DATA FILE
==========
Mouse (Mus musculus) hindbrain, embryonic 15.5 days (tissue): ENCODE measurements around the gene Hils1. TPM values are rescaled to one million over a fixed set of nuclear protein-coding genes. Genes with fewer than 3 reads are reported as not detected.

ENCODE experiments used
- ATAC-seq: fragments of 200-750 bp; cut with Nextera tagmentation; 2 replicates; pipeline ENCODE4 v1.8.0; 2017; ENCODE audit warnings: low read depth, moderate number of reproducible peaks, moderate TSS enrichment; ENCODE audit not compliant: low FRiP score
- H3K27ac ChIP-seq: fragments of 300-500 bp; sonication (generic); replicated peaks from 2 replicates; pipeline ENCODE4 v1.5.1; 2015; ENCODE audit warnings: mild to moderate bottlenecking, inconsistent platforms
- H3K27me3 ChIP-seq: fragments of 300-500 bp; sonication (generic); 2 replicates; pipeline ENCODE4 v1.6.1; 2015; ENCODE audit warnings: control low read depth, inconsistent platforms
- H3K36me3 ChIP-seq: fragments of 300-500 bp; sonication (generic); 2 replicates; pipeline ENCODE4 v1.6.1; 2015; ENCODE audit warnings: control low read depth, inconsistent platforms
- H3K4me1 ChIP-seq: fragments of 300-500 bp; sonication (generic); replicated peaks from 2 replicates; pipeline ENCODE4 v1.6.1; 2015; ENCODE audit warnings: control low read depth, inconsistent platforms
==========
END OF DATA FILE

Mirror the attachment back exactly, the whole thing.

Mouse (Mus musculus) hindbrain, embryonic 15.5 days (tissue): ENCODE measurements around the gene Hils1. TPM values are rescaled to one million over a fixed set of nuclear protein-coding genes. Genes with fewer than 3 reads are reported as not detected.

ENCODE experiments used
- ATAC-seq: fragments of 200-750 bp; cut with Nextera tagmentation; 2 replicates; pipeline ENCODE4 v1.8.0; 2017; ENCODE audit warnings: low read depth, moderate number of reproducible peaks, moderate TSS enrichment; ENCODE audit not compliant: low FRiP score
- H3K27ac ChIP-seq: fragments of 300-500 bp; sonication (generic); replicated peaks from 2 replicates; pipeline ENCODE4 v1.5.1; 2015; ENCODE audit warnings: mild to moderate bottlenecking, inconsistent platforms
- H3K27me3 ChIP-seq: fragments of 300-500 bp; sonication (generic); 2 replicates; pipeline ENCODE4 v1.6.1; 2015; ENCODE audit warnings: control low read depth, inconsistent platforms
- H3K36me3 ChIP-seq: fragments of 300-500 bp; sonication (generic); 2 replicates; pipeline ENCODE4 v1.6.1; 2015; ENCODE audit warnings: control low read depth, inconsistent platforms
- H3K4me1 ChIP-seq: fragments of 300-500 bp; sonication (generic); replicated peaks from 2 replicates; pipeline ENCODE4 v1.6.1; 2015; ENCODE audit warnings: control low read depth, inconsistent platforms